In practice, government thinking is embodied in the work of… … The Libraries Taskforce within the DCMS. Its blog includes: research; toolkits on how to implement various government-approved ideas (e.g. ‘alternative delivery models’, volunteer-run libraries, income generation); information about attempts to get the DCMS to enforce the1964 Act (unsuccessful); examples of good practice.
ACE (Arts Council England) is the national development quango (sorry – non-departmental public body) providing advice and grants to libraries of all types in England.
Libraries in Wales are devolved to a policy division of the Welsh Government – like DCMS and ACE rolled into one: their sites in English Welsh. It is far more active than DCMS, with (for instance) better publicity, a duty for library services to report annually on how they are meeting defined national quality standards.
Libraries Connected (formerly the Society of Chief Librarians) is now ACE’s official ‘Sector Support Organisation for libraries’. It’s doing much useful work (often in collaboration with CILIP and/or Carnegie UK – see below) and creating useful resources (though hard to find on labyrinthine website).
CILIP (Chartered Institute of Library & Information Professionals) is the professional body for all types of librarians in the UK. Trains, campaigns. Again, website has useful material though hard to find – see under ABOUT in top menu, also its progressive stance here.
The Carnegie UK Trust carries on the work of mega-philanthropist Andrew Carnegie – including a lot of research and projects on libraries.
The All Party Parliamentary Group For Libraries promotes their role in society and the economy, plus the wider information and knowledge sector.
UNISON is the trade union which organises most library staff. Does good research and campaigns.
There are many, many organisations doing work relevant to reading and libraries. Many have big, busy websites. Many let you subscribe to a regular newsletter. This is just a selection.
The Reading Agency runs dozens of projects in libraries to promote reading to all kinds of people – including reading groups, Quick Reads and the (children’s) Summer Reading Challenge.
It is a huge source of information, ideas, downloadable activities/ promotional material – and links to other campaigns and organisations.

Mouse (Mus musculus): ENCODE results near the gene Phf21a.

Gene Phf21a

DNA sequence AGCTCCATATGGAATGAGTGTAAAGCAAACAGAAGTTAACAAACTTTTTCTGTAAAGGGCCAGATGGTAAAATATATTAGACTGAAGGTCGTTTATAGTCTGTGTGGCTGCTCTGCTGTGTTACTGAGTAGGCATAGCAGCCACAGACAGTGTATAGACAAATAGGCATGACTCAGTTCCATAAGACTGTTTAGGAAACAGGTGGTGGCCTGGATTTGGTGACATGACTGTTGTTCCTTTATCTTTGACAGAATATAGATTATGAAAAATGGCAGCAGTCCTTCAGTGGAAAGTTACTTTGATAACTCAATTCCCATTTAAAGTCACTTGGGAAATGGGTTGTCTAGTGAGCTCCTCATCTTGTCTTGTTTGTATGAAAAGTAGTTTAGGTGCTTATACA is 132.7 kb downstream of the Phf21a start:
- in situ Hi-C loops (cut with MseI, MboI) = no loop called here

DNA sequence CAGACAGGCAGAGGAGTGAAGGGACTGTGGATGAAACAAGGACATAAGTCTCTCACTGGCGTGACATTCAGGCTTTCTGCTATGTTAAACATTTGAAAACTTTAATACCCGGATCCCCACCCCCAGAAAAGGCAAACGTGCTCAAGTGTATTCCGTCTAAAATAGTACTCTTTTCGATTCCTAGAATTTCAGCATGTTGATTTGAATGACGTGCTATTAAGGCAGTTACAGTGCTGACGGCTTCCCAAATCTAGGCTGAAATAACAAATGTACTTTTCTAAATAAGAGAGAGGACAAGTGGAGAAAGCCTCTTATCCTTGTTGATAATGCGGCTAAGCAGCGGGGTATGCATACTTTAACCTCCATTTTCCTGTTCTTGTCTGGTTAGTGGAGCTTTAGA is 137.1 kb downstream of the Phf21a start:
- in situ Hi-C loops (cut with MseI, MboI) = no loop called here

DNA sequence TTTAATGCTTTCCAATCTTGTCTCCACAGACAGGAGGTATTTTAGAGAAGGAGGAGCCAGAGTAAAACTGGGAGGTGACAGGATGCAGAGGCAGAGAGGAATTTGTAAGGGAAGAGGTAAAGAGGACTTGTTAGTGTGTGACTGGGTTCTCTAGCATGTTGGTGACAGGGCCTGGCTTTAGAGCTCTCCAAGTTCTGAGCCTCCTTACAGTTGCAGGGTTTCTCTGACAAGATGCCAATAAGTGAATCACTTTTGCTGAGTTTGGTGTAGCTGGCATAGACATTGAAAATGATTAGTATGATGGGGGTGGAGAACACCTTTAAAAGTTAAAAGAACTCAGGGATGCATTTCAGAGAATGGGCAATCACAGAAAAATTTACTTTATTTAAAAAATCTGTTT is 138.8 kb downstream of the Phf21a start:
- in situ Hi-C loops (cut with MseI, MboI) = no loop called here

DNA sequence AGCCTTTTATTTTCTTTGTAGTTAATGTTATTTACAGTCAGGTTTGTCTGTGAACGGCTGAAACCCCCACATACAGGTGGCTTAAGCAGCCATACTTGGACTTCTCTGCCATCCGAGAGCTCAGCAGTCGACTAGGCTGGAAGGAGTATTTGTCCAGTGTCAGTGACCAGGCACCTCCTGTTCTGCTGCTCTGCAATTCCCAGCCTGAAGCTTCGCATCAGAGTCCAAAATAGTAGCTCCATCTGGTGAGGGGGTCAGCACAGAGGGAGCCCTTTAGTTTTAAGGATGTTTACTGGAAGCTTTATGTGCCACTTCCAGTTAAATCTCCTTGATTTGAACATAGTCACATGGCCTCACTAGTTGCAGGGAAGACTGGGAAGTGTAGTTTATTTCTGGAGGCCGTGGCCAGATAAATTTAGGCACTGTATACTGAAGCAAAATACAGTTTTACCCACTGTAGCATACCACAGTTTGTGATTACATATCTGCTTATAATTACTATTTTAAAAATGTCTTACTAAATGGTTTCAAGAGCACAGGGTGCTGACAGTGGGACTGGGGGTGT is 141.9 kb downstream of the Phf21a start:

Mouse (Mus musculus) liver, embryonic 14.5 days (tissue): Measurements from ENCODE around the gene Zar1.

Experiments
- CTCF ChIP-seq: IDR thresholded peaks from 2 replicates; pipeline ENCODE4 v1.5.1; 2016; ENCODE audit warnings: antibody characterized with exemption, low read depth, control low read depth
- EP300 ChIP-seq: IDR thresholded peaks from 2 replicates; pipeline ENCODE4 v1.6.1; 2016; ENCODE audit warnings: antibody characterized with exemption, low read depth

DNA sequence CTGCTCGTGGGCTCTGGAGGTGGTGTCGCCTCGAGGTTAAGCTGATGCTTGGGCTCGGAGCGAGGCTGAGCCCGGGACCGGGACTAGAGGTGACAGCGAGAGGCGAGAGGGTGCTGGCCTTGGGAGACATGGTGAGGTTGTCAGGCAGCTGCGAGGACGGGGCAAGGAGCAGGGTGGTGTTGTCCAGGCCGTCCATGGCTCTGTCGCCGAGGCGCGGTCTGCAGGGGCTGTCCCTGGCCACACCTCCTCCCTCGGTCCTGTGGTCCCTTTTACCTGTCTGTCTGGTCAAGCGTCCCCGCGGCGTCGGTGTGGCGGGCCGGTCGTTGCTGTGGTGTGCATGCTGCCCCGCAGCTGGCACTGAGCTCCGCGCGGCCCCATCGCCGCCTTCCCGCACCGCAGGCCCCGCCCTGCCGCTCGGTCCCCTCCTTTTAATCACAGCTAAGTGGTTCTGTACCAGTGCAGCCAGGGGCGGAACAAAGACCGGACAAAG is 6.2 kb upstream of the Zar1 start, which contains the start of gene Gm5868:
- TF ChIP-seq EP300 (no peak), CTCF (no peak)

The National Literacy Trust is a charity ‘dedicated to building a literate nation’, which includes promoting reading for pleasure. It does research, campaigns and projects – but little with libraries as such. Masses of information, plus fun activities for families and schools (which libraries could use).
BookTrust – see also BookTrust Wales – is the UK’s largest children’s reading charity. Work includes research, awards, Bookstart (free books for pre-schoolers) and the Children’s Laureate. The website has masses of information plus activities, tips, author interviews, book recommendations etc for kids of all ages.
The Network works to make services more accessible in libraries, museums etc. Lots of news, basic information and examples of good practice. It publishes regular email lists specialising in: looked-after children; Travellers; older people; LGBT+; learning-disabled people; people with sight problems and refugees. To subscribe, email email@example.com.
Royal National Institute for Blind People The RNIB runs a library service for blind and visually impaired people to which many public library services subscribe on behalf of their users. Other organisations such as Calibre Audio do a similar job with perhaps fewer resources. And it is well worth checking out Share the Vision which tries to bring together these and other library organisations to improve the quality, availability and accessibility of library services for visually impaired and print disabled people.
Public Lending Right administers payments to authors for loans of their books in libraries. The website includes fascinating information about what’s borrowed most. Look under UK Media Centre.
Libraries For Life For Londoners is the umbrella organisation for London groups. The website has useful information about London, and libraries in general.
Voices For The Library is an independent website set up by librarians to advocate for libraries. Sadly ceased work in 2017 but still has a lot of useful content.
Designing Libraries is ‘the centre for library design and innovation: a resource for planning and design, a database of library building projects and a marketplace for services’. Website includes lots of pictures of new libraries worldwide. Dream on!